Share To embed this piece of audio in your site, please use this code: 00:00 /00:46 Houston commuters spent an average of 75 hours in congestion in 2017, up from 43 hours in 2000, according to a new report from Texas A&M Transportation Institute. According to the researchers, it’s part of a nationwide trend, as employment in the U.S. has grown by just over 50% since the early 1980s, meaning more people are on the road trying to get to work. Since that time, the average number of hours that commuters nationwide lose to traffic delays has nearly tripled to 54 hours per year. And when you add up all that time stuck in traffic, researchers say it’s now costing the U.S. about $166 billion a year, while the amount of wasted fuel adds up to about three billion gallons annually.Researcher David Schrank told News 88.7 that travel demand is growing faster than the system’s ability to handle it and no one solution will solve the problem.“Congestion is an issue everywhere,” said Schrank. “You need to do a little bit of everything or actually a lot of everything. Add capacity or make road improvements where there’s obvious need but look at other options and things as well. Look at public transportation. Look at bike-ped where it makes sense.”The study says growing congestion doesn’t just affect commuters, but it’s also a burden on manufacturers and shippers, who are having to pass the cost on to consumers when they lose money stuck in traffic. X Listen Gail Delaughter/Houston Public Media Traffic backed up on I-45 North Freeway
Petrol and diesel prices are likely to be cut by close to Re 1 per litre this weekend on sliding global oil rates.This would be the seventh reduction in petrol prices since August and the third in rates of diesel since its decontrol last month.State-owned fuel retailers Indian Oil Corp (IOC), Bharat Petroleum Corp (BPCL) and Hindustan Petroleum Corp (HPCL) following the fortnightly review practice, are due to revise rates of petrol and diesel on Saturday.In all probability, rates will be reduced if the current trend of declining international oil prices continue, industry sources said.
FORT ST. JOHN, B.C. — The Fort St. John Literacy Society held its annual spelling bee on Saturday, with registration seeing a big increase over last year.Last year’s spelling bee saw just 15 students participate, but that number jumped to 78 participants from around the North Peace this year.First place contestants in each age group ended up taking home a prize of $100, along with trophies and medals. CM Finch student Roy Kim ended up placing first among Grade 1 students to open the spelling bee, while Cooper Haggstrom – who is homeschooled – placed second. In the combined Grades 2/3 group, Bert Ambrose student Maximus Willams ended up taking home the top prize, while Paige Umbach placed 2nd.After the second group of students competed, six members of the local media from Moose FM, the Alaska Highway News, and Bell Media competed to find out which of them relied the least on spell-check at work. After the judges threw several curveballs at the hapless broadcasters and journalists, it was CJDC-TV News Director Hugh Smith who ended up winning the media challenge.The two older age groups were dominated by students from Christian Life School. Literacy Society executive director Jessica Kalman said that the school held its own spelling bee before the event at the Lido Theatre over the weekend.Abigail Krafczyk placed first amongst Grades 4/5 students, followed by her classmate Irina Fendel. After a back-and-forth match-up that lasted close to 45 minutes, Dennis Fendel ended up winning the Grades 6/7 age group, beating Jaden Meyer.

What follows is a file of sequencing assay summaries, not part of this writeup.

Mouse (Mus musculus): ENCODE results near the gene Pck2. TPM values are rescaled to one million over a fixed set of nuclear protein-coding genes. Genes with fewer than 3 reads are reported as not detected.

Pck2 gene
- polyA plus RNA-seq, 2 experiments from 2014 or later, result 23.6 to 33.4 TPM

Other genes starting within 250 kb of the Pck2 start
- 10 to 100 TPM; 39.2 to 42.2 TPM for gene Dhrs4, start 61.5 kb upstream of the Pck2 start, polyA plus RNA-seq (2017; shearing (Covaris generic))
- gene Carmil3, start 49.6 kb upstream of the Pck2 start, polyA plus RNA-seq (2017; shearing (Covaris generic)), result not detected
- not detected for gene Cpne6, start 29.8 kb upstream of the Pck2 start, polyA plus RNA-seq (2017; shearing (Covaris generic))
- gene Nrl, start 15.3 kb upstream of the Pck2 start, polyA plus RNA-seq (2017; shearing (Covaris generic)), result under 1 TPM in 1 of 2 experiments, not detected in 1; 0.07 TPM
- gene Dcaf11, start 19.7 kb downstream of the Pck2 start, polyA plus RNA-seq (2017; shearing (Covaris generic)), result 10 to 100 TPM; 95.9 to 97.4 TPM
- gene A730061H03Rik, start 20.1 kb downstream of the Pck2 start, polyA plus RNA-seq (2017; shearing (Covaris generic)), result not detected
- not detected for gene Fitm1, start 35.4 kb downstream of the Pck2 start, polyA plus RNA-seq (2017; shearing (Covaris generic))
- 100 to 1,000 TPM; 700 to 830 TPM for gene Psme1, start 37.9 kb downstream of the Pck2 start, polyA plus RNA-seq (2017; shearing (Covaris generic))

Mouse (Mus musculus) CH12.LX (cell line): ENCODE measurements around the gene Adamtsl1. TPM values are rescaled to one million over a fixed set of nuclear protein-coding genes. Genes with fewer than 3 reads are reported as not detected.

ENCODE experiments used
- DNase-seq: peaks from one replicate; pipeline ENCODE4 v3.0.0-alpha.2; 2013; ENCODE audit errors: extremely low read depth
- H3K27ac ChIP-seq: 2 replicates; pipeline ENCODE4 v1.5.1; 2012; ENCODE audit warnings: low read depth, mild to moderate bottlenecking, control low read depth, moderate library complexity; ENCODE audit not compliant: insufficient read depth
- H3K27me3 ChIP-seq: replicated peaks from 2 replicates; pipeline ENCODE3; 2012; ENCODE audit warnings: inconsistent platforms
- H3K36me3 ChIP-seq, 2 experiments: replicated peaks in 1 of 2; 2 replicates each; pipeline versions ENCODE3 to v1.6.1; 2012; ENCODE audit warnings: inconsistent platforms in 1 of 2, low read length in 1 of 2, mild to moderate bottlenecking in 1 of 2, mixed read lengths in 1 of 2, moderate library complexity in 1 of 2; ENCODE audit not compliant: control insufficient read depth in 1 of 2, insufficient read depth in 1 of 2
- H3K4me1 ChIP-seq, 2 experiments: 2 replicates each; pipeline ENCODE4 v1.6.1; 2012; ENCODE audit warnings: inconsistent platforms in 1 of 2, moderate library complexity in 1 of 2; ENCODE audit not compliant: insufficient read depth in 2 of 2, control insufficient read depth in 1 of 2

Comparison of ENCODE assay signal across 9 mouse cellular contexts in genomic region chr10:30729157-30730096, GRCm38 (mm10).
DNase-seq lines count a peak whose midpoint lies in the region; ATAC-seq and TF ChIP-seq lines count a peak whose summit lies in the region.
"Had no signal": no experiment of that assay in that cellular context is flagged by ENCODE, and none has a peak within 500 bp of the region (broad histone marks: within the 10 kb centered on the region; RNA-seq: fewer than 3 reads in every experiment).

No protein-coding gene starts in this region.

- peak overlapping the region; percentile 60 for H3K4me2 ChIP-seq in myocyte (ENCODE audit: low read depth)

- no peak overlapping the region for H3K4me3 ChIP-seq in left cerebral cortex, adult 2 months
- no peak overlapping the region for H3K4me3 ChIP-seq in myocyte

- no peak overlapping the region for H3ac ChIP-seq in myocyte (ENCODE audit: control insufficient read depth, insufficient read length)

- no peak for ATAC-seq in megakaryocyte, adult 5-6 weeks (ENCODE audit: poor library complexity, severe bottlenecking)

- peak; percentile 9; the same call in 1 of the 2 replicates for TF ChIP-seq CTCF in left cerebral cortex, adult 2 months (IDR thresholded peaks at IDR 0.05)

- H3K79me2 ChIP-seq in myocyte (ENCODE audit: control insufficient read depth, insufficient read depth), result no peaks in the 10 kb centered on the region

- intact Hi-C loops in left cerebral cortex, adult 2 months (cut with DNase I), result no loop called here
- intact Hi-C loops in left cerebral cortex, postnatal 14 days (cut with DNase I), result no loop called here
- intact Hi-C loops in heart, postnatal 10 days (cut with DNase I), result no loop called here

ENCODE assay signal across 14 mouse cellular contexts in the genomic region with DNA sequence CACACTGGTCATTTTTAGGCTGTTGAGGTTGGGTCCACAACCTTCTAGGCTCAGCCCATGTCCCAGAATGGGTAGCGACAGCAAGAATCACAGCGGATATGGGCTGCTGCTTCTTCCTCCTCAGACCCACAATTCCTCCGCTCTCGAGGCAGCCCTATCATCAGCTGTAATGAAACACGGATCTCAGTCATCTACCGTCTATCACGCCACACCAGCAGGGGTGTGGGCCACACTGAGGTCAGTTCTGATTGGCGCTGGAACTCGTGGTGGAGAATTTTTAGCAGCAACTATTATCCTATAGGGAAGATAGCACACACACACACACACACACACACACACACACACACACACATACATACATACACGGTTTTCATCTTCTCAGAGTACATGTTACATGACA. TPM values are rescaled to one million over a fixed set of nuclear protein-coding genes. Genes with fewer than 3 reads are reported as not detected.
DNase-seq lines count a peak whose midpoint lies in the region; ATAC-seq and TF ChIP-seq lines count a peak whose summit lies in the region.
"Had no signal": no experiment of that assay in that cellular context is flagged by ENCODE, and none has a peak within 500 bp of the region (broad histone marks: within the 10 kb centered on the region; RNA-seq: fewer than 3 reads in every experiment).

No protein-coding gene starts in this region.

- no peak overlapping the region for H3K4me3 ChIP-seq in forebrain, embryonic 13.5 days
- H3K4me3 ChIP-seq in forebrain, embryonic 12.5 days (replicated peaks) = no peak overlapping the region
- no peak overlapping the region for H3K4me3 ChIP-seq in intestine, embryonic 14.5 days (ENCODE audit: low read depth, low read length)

While you’re here, we’d like you to consider subscribing to Pistols Firing and becoming a PFB+ member. It’s a big ask from us to you, but it also comes with a load of benefits like ad-free browsing (ads stink!), access to our premium room in The Chamber and monthly giveaways.The other thing it does is help stabilize our business into the future. As it turns out, sending folks on the road to cover games and provide 24/7 Pokes coverage like the excellent article you just read costs money. Because of our subscribers, we’ve been able to improve our work and provide the best OSU news and community anywhere online. Help us keep that up. Texas is, and will likely always be, the hub for top prospects in Texas. Young kids who grow up in Texas generally grew up as Texas fans. Many kids idolized Vince Young, Jamaal Charles, Earl Thomas, or any number of star players who began their careers in Austin.“Usually players from there, if they get an offer from Texas, they’ll go there,” Gundy said at his weekly press conference. “The majority of the guys on our team didn’t get offered by Texas.”It’s true – some of Oklahoma State’s best players from Texas didn’t earn scholarship offers from Texas.Jordan Sterns, Emmanuel Ogbah, Ashton Lampkin, Zach Crabtree — all guys who came out of high school without offers from Texas — to name a few.AdChoices广告Despite the fact that the Longhorns program has been “down” for several years, top recruits will file in to Austin to watch the prime time matchup with Oklahoma State Saturday as many Texas natives do nearly every home game. Charlie Strong and his staff will have the ear of the recruits as they play host; but Mike Gundy and Co. are the ones who could earn a favorable impression with recruits and make a big statement on Saturday with a win in enemy territory.